Oil prices have been erasing the gains from last week, as weekly U.S. shale production witnessed a sharp increase. Moreover, weakness in the financial markets owing to trade fears and the tech sector’s headwinds are exerting pressure on oil prices as investors became more risk averse.

OPEC’s fears came true. Amid the rally in crude price in 2017, OPEC feared that it might lead to an unsustainable increase in shale output in the United States. The recent rise in U.S. output has helped the nation beat Saudi Arabia and is on track to overtake Russia’s daily output of 11 million barrels/day.

What’s Impacting Prices?

The American Petroleum Institute (API) reported a surprise inventory build of 5.32 million barrels for the week ending Mar 23, weighing on prices. However, official data from the Energy Information Administration (EIA) later showed a build of 1.6 million barrels.

Talks of OPEC member nations and Russia to extend the production cut deal over the next 10 or 20 years supported crude prices. However, increased U.S. output has been weighing on crude lately. “Refinery maintenance is in full swing,” per a World Oil article citing Tamas Varga, an analyst at PVM Oil Associates. He added, “[This is causing] big builds in crude-oil stocks and big draws in products.”

Moreover, U.S. equity markets are going through a rough patch. Uncertainty around trade negotiations and recent concerns over Facebook’s data breach are weighing on the tech sector. This spooked investors and hurt their risk appetite, which in turn made investors reallocate their portfolios and reduce leveraged bets on risky asset classes like commodities.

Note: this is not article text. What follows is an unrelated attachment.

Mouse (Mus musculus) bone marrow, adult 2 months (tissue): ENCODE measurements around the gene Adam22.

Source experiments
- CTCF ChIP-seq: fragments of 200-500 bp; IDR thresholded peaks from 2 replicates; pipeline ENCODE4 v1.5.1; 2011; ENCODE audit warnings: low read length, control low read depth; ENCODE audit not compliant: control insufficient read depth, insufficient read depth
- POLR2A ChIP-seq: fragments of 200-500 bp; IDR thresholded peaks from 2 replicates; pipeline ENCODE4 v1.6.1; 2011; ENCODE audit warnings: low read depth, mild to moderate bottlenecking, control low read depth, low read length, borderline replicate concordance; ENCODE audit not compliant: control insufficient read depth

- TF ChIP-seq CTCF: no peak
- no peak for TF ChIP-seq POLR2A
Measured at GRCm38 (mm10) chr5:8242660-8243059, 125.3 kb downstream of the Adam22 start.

Another possible explanation for the recent weakness in crude is profit taking, as crude’s rise last week owing to geopolitical worries involving Iran may have led traders to book profits.

What Lies Ahead?

Oil prices rallied in 2017, as global demand for the commodity surged and OPEC extended production cut plans. However, the recent increase in U.S. production coupled with fears of trade disruption might dent crude demand.

However, John Bolton’s appointment as national security adviser has sparked concerns on the Trump administration’s take on how to tackle Iran. In case the United States withdraws out of the Iran nuclear deal and imposes sanctions on the country, it could weigh on Iran’s capability to export crude oil to the market, driving prices higher.

Let us now discuss a few ETFs focused on providing exposure to the space.

United States Oil Fund USO 2.14%

This fund focuses on providing exposure to WTI crude by investing in listed crude futures and other oil-related futures contracts, and it may also invest in forwards and swaps.

It has AUM of $1.9 billion and charges a fee of 77 basis points a year. The fund has returned 28.5% in a year and 8.6% so far this year.

iPath S&P GSCI Crude Oil Index ETN OIL 2.74%

This fund seeks to provide futures-based exposure to WTI crude.

It has AUM of $591.5 million and charges a fee of 75 basis points a year. The fund has returned 39.5% in a year and 11.2% so far this year.

PowerShares DB Oil Fund DBO 1.65%

This fund focuses on providing futures-based exposure to WTI crude.

It has AUM of $336.9 million and charges a fee of 75 basis points a year. The fund has returned 31.7% in a year and 9.8% so far this year.

United States Brent Oil Fund BNO 1.57%

This fund focuses on providing exposure to Brent crude.

It has AUM of $93.9 million and charges a fee of 90 basis points a year. The fund has returned 24.0% in a year and 5.1% so far this year.